Share this story Share on Facebook icon Share on Twitter icon Share on Pinterest icon Share on Google Plus icon Share on Linked In icon Share via Email icon

What information can be found on a marriage certificate?


Marriage records are extremely helpful for building your family history. Search the marriage indexes online, find your ancestors, and then note down the details you need to order a copy of the marriage certificate.

The marriage indexes can tell you the following about your ancestor:

  • First name and surname of the bride and groom
  • Year the marriage was registered
  • Quarter the marriages was registered (March, June, September or December)
  • Name of the registration district
  • Volume and page number

These are all very useful for helping to pinpoint your ancestors’ marriage so that you can order the marriage certificate.

Marriage certificates for England & Wales

The cheapest website to buy a copy of an English or Welsh marriage from is the official government website, www.gro.gov.uk/gro/content/certificates. Each certificate costs £9.25 (be wary of sites charging more than this). This may sound a lot of money, but a marriage certificate should also name the fathers of the bride and groom and their occupations and so give you clues to another generation further back on your family tree.

     MORE: Why send for a death certificate?

The main body of the certificate as it was introduced in 1837 in England and Wales has remained unchanged to this day. It is identical in content wherever the marriage took place; exactly the same forms are used by the C of E, Protestant Nonconformists, Roman Catholics, Jews and Quakers and indeed by the local registration service for civil ceremonies. The wording at the top and towards the bottom of the certificate varies slightly depending on the denomination and tells you where, how and by whom the marriage ceremony was performed.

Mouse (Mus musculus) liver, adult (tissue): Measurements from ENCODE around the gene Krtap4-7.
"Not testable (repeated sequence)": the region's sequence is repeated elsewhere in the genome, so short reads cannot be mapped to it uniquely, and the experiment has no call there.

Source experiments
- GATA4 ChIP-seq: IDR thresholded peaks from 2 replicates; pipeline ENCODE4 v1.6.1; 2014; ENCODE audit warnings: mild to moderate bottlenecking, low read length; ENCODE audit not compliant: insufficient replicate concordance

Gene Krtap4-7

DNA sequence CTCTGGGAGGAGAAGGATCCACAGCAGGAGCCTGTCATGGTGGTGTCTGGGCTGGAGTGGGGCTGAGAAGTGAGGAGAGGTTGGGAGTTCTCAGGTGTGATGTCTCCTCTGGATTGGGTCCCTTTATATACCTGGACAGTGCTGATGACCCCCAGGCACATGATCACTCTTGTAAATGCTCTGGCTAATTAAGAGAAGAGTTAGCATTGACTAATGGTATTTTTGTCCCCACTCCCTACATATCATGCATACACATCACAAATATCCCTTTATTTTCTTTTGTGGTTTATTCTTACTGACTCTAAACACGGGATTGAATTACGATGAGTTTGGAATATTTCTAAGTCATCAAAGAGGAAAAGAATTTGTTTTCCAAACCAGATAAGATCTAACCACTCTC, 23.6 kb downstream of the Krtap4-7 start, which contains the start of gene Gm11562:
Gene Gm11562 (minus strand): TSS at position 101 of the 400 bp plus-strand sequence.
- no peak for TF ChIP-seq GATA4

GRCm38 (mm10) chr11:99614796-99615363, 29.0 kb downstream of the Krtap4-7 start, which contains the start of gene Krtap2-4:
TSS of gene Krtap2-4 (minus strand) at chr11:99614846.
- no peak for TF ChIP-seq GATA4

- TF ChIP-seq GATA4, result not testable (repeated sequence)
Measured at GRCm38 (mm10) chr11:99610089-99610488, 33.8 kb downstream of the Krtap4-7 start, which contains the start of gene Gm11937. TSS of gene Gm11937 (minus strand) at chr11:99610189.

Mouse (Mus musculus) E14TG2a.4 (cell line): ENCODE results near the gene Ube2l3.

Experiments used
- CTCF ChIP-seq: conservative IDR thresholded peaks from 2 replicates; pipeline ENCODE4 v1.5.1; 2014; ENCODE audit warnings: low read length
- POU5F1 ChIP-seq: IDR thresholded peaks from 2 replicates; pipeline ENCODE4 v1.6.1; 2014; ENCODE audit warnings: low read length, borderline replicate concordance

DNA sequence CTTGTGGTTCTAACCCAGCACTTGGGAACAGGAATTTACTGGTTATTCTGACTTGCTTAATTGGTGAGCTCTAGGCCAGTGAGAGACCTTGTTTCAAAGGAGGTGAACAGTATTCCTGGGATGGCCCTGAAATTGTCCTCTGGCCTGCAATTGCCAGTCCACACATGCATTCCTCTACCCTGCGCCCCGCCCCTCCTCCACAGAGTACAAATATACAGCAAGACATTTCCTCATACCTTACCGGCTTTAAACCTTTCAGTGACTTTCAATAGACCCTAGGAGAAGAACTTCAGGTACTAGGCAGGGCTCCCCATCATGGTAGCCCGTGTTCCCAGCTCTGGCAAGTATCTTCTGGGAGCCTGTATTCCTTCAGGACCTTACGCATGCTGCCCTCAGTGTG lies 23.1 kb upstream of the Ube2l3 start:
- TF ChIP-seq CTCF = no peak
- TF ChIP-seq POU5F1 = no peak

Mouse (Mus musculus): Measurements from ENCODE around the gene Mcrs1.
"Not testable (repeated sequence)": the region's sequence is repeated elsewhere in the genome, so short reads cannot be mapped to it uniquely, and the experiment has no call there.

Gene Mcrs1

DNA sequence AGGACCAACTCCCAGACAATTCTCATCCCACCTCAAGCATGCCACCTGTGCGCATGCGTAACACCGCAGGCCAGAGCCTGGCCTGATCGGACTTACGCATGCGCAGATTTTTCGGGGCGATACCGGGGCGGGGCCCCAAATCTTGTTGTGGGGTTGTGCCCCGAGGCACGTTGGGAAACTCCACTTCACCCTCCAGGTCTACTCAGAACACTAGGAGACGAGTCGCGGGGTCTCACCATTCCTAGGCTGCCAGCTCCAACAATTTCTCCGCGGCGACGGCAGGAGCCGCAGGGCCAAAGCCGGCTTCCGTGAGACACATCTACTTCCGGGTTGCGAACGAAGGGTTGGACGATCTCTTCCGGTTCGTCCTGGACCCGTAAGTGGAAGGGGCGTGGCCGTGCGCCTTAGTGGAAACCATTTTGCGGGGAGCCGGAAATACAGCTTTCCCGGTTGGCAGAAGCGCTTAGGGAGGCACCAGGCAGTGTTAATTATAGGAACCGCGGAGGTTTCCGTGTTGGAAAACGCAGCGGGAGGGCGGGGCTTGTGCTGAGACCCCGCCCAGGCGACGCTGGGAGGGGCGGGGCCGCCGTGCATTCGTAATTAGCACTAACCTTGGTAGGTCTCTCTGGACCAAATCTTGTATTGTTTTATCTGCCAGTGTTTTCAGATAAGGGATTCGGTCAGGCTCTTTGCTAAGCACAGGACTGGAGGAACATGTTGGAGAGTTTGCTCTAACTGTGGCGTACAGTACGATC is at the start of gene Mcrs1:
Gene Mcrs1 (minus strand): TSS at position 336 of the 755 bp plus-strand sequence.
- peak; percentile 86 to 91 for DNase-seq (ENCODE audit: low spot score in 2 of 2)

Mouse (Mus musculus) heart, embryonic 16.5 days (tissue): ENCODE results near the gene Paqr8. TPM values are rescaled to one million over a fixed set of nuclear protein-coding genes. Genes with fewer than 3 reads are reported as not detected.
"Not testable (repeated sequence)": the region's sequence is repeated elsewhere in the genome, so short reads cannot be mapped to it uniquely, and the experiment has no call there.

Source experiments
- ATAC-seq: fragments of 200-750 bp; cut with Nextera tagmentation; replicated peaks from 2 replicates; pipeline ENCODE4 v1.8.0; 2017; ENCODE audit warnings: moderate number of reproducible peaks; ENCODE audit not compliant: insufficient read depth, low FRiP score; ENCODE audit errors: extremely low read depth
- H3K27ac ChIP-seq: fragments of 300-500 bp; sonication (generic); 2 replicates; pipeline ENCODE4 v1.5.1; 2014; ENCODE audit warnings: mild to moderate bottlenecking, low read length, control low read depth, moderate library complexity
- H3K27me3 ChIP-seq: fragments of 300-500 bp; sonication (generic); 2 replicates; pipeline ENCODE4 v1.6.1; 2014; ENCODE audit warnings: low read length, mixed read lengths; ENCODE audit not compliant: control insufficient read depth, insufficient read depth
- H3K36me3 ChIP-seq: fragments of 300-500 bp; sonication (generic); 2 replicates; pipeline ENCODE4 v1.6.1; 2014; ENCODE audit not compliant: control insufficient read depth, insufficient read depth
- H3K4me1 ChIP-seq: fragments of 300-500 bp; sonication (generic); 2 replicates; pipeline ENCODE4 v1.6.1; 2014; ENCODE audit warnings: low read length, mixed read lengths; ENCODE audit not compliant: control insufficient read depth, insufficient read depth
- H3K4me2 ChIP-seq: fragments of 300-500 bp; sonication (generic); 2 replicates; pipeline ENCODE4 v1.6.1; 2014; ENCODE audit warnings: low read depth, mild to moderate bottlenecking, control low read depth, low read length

The information on an English or Welsh marriage certificate includes:

  • When married
  • Name and surname of bride and groom
  • Age
  • Condition (marital status)
  • Rank or profession
  • Residence at the time of marriage
  • Fathers’ names
  • Rank or profession of fathers
  • Names of witnesses

Marriage certificates for Scotland

Registration of marriages in Scotland began on 1 May 1855 and, as with the associated records of births and deaths, the amount of information recorded is far greater than in England and Wales. In that golden first year of registration, the birthplaces of the bride and groom were recorded as well as the number of former marriages and the number of children from those marriages. These details were dropped from 1856 but the certificates still continued to record the names of both parents, including the maiden names of the mothers. Visit www.scotlandspeople.gov.uk.

Marriage certificates for Ireland

Registration of all non-Roman Catholic marriages commenced on 1 April 1845 but all other marriages weren’t recorded by the state until 1 January 1864, when the full general registration system came into force. For the Republic of Ireland order certificates from www.groireland.ie and for Northern Ireland go to www.nidirect.gov.uk/gro.

Your FREE Family Tree Notebook...

Get your hands on our Family History Notebook, a handy resource to help you keep track of your findings with charts and research logs. Simply sign up to receive our free monthly emails (packed full of even more advice) and you'll receive a link direct to your inbox to download your notebook. 

Tracing your family history is a hobby which will give you many years of enjoyment, and with our expert tips, it’s easy to get started today.

Back to "Getting Started" Category

01/11/2016 Share this story   Share on Facebook icon Share on Twitter icon Share on Pinterest icon Share on Google Plus icon Share on Linked In icon Share via Email icon

Recent Updates

Charles Booth Poverty Maps of London added to TheGenealogist's Map Explorer

TheGenealogist’s Map Explorer now includes a feature that allows users to access Charles Booth's ...

3 key resources for today's genealogist; what to look for & where to find them

Are you just starting your family history, or wishing to brush up on your online research know-how? Our 3 key ...

How to create a family tree chart

Find out which family tree chart is best for you, whatever stage you’re at with your family history research, ...

Making a Mayflower 400 pilgrimage

Four centuries ago the Mayflower Pilgrims set sail for the New World. Discover must-see places to include ...

Other Articles

Which family tree chart should I use?

Confused about the many different genealogy charts that are available? Here's our expert help! ...

Boris Johnson is related to ten US presidents

New research by Gary Boyd Roberts of American Ancestors explores the family tree of UK prime minister Boris ...

FamilySearch users can now correct name indexing errors

FamilySearch have today (31 July) announced a new facility that allows users to make name corrections to its ...

DNA classes at RootsTech London: guest blog

If you are joining us in London for RootsTech this October, now is the time to start organising your ...